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Africanized Honey Bees

Since 2008 when Africanized honey bee (AHB) Apis mellifera scutellata (Lepeletier) was first detected in Southern Utah, the UDAF Apiary Program has monitored its spread through the state. In Utah, there have only been a few instances of AHB attacking humans or animals. Nevertheless, if a person has no experience managing bees, it is best practice to keep clear of any encountered honey bees and to treat all colonies with the respect they deserve.

The counties with known established AHB populations are Emery, Garfield, Grand, Iron, Kane, San Juan, Washington, and Wayne. A single sample of bees collected in Sevier County in 2023 tested positive as Africanized. However, the county is not considered to have established AHB populations yet. Further survey and testing will be conducted to determine the county’s AHB status. State inspectors continue to track movement to new areas by testing bees from managed and feral colonies in un-infested counties. UDAF is committed to ensuring that all stakeholders are made aware whenever AHB moves into a new county.

If you have additional questions or concerns regarding AHB please contact the UDAF Apiary Program at (801) 982-2313 or

Outdoor Recreation Safety

Guidelines for avoiding Africanized honey bee attacks during outdoor recreation

  • Always stay alert. Among a variety of venomous creatures in Utah, the Africanized honey bee is only one potential hazard.
  • Look for honey bee colonies when outdoors. Honey bees nest in a wide variety of locations. Be alert for groups of flying bees entering or leaving an entrance or opening and listen for buzzing sounds. Be especially alert when climbing, don’t put your hands where you can’t see them.
  • Not all honey bees are a potential threat. Foraging bees may visit campsites for water, sweets, or flowers. As long as they are away from the nest, honey bees are usually not defensive. Yet, a large number of bees foraging in one area may indicate a colony is nearby. Look around for the colony before camping in that area.
  • If you do find a colony of bees, leave them alone and keep others away. If it is near an area frequently used by the public, notify the local parks, Forest Service, BLM, or Department of Wildlife Resources office even if the bees seem docile.
  • Keep your pets under control. If your pet disturbs a colony it is likely to bring the bees back to you.
  • Wear light-colored clothing and avoid wearing scents.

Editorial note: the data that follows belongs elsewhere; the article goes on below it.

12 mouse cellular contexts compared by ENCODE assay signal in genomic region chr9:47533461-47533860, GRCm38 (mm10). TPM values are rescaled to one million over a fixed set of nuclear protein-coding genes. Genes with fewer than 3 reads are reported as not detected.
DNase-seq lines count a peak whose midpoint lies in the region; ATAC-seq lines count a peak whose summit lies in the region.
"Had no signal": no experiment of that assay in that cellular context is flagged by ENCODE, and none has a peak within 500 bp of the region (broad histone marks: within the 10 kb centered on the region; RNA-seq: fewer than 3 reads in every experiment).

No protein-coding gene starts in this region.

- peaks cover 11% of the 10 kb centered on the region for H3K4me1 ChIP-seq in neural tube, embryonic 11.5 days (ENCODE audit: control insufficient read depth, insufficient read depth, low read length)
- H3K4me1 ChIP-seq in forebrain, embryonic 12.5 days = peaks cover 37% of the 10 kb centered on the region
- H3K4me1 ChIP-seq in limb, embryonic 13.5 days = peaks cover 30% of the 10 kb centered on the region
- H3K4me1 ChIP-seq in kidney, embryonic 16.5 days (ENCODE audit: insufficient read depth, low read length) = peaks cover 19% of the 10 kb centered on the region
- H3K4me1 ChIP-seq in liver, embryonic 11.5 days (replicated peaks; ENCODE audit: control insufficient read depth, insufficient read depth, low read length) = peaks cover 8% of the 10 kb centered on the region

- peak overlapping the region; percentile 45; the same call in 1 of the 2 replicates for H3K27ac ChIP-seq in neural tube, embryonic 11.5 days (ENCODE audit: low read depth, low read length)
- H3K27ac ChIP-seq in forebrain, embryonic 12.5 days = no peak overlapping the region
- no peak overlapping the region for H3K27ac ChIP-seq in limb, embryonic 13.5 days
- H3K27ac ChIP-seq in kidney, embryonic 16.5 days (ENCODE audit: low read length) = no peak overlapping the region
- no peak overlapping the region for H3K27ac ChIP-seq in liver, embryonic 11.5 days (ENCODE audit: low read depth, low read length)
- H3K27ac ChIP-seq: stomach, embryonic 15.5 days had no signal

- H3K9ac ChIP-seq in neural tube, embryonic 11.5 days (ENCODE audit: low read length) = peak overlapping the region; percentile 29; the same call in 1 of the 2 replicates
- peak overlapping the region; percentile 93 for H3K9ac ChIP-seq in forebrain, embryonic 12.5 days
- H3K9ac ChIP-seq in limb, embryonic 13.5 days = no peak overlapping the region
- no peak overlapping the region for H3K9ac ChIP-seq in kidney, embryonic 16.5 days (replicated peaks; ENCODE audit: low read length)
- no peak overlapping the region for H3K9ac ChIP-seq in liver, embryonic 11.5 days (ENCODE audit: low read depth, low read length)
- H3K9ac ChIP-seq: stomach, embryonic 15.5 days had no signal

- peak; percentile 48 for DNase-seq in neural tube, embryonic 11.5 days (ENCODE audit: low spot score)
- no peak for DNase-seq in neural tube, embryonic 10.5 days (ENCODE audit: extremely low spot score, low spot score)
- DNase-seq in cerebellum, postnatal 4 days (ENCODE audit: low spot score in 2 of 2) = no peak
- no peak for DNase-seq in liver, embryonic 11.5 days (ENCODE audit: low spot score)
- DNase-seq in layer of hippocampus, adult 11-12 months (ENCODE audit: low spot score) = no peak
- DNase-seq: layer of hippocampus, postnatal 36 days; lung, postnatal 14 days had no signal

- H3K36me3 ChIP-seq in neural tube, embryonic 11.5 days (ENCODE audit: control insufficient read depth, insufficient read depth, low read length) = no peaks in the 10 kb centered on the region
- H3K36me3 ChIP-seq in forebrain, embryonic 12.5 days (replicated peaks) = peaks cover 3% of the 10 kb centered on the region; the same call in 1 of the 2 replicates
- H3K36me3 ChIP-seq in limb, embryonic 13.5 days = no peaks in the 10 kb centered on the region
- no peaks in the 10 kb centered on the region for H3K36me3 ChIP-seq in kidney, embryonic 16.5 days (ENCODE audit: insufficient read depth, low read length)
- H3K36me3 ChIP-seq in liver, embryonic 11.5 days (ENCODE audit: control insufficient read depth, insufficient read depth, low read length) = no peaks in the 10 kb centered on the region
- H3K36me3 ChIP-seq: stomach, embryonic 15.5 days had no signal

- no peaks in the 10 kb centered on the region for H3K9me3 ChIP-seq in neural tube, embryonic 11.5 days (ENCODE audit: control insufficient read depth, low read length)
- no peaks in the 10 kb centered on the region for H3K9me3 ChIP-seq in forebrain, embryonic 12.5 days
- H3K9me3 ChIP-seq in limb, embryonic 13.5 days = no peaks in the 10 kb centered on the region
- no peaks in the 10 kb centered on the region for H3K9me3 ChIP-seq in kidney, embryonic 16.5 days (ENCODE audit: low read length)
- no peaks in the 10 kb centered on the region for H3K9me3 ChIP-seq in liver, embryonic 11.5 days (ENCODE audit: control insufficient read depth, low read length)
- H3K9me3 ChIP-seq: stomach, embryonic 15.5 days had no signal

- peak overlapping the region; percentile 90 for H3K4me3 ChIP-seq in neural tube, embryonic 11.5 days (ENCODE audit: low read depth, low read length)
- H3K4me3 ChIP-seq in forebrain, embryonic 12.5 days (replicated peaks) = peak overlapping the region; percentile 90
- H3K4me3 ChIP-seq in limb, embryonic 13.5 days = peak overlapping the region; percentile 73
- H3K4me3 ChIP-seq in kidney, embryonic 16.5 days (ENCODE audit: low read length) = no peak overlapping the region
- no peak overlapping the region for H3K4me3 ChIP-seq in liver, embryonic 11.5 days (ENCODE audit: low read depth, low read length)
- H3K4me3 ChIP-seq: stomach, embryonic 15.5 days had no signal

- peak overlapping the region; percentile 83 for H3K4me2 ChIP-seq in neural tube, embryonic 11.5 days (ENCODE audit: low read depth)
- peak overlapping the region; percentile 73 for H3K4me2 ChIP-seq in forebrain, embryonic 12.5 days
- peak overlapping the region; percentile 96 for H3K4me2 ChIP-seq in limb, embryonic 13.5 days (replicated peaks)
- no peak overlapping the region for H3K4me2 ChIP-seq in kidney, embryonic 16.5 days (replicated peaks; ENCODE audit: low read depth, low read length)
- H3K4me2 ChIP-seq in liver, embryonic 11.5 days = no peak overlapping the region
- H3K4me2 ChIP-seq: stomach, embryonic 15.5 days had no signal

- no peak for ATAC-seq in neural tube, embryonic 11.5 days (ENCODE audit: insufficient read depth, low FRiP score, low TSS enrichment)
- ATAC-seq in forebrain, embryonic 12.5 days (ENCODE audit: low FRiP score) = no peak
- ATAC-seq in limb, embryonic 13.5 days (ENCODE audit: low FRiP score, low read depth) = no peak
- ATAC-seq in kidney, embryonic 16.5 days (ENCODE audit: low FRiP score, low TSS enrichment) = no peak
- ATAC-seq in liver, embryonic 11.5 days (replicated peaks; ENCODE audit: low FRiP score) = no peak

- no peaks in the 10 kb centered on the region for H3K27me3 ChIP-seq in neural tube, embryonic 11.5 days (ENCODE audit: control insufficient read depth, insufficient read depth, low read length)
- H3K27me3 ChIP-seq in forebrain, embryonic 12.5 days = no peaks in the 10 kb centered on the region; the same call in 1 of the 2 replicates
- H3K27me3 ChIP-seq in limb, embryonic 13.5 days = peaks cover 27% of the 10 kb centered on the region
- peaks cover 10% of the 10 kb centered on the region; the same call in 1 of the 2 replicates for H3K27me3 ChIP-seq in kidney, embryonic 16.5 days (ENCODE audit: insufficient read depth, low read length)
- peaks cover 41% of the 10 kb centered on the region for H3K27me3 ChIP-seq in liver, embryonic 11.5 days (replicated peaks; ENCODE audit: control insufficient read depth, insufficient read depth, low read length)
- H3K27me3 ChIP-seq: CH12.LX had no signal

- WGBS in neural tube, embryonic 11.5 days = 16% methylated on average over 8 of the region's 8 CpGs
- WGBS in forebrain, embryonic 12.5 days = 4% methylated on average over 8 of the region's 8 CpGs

• Be particularly careful when using equipment that produces vibrations or sound.
  • If you know that you are allergic to bee stings, always have someone with you when doing outdoor activities and carry doctor-recommended medications with you at all times.
  • If attacked by honey bees, run as far and as fast as possible. Pull your shirt up over your head to protect your face. Run to shelter. Do not enter the water because the bees may wait for you to surface for air. Remove all stingers by scraping them out once you reach shelter or outrun the bees. Seek medical attention if stung more than 15 times or if you have an allergic reaction.

Africanized honey bees cannot be visually distinguished from traditional European honey bees

Safety Tips for Schools

Guidelines for planning for Africanized Honey Bee (AHB) safety on and around campus

  • Have a monitor regularly walk school grounds looking for bee swarms or colonies. Make sure the monitor knows how to spot a bee swarm or an established colony.
  • Keep all holes in the ground and/or buildings filled or covered (1/8’’ hole or larger allows bee access). Common places include sprinkler boxes, sheds, attics, vents, etc.
  • Areas off-campus should also be examined where students arrive and leave the school grounds.
  • If a honey bee swarm or colony is detected, the faculty should be notified to keep everyone away from the area. Arrangements to remove the swarm/colony should be made even if the bees do not appear to be threatening.
  • Noisy equipment such as lawnmowers or generators should be used when students are indoors or away from campus. Bees are often aggravated during landscape maintenance operations.
  • Teach students to leave bees alone! If a colony is disturbed, encourage students to run indoors. Call 911 when there is a stinging emergency.
  • Make sure the school nurse is ready. The nurse should be aware of proper stinger removal and the signs of allergic reactions. If possible have an anaphylactic kit, bee suit, and veil available for emergencies.
  • Be prepared and prevent honey bee emergencies. Reassure students and faculty that most people won’t encounter AHBs and those that do are rarely seriously injured when an emergency protocol is followed.

Honey Bee Removal

Property owners that find a feral colony on their property should contact either a beekeeper or a pest control company for help. Property owners should not attempt to remove feral colonies on their own. A listing of beekeepers (alphabetically by city) willing to collect swarms of bees can be found here: